Our readers have given a German court decision a lot of attention. Not by chance: it decided that the driver was to blame for using the windshield wiper speed control on his Tesla Model 3. That led him into an accident – luckily with no victims apart from the EV and some trees on its way. The guys from TanvasTouch believe their solution could have avoided that entirely.

What this company offers is a touchscreen with haptic tech. In other words, it allows the driver to sense the commands and menus instead of only seeing them, as the video above shows. By feeling the texture and effects, anyone on the wheel does not have to take eyes from the road to know what they are dealing with.

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We imagine it takes some time to learn what each menu controls, but that probably depends on the programming each car company that adopts TanvasTouch decides to use, as Traci Hailpern told us.

“The technology itself is highly versatile and can be customized between different applications (and even different surfaces if the automaker wanted custom interfaces for door panel controls or seat heating controls designed into upholstery).”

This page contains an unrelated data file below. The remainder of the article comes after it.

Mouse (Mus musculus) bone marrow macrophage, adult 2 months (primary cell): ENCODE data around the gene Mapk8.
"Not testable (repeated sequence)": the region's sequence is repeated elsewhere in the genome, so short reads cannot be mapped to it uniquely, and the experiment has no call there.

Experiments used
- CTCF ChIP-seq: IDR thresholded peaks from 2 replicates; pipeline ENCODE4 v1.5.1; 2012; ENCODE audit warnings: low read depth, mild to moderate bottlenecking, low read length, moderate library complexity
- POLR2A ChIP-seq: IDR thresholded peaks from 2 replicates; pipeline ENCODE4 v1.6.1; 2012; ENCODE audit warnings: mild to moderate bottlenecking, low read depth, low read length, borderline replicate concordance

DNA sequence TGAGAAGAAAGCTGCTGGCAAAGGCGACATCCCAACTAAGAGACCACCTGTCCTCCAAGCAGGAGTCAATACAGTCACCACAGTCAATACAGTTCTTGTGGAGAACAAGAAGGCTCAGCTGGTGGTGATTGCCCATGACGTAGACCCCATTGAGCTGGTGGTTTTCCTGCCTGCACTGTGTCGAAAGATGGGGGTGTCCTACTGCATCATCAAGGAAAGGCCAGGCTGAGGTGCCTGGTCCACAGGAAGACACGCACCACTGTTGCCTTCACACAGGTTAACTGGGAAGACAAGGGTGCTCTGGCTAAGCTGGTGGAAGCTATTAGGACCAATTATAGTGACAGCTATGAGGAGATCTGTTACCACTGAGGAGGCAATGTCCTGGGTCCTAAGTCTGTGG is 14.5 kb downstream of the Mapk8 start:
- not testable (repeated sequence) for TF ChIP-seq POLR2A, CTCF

Yes, you read that right. According to the company, the technology can be applied to almost any surface, not only to a screen. Plastic, ceramics, glass, metals, and natural surfaces can have the haptic tech given they get “patterned electrodes on the surface,” insulated “with an automotive-quality hard coat.” It would be just a matter of printing the controls to those surfaces for people to know where they are, and that’s it.

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Is it compatible with Android Auto or Apple Car Play, for example?

"The OEM would need to specify our technology, which can be layered on top of existing software and the interactions synchronized with existing UI (though we would recommend creating a touch-first HMI concept vs. visual-first to capitalize on the true benefit of tactile effects)."

Good to know, but would that be enough to avoid legal issues in places where driver distraction is to be avoided? Only Tesla would be able to answer that, mainly because people might keep trying to see the commands on the screen. The fact is that this technology is fascinating. It is on automakers’ hands to make it useful or not.

Source: Tanvas 

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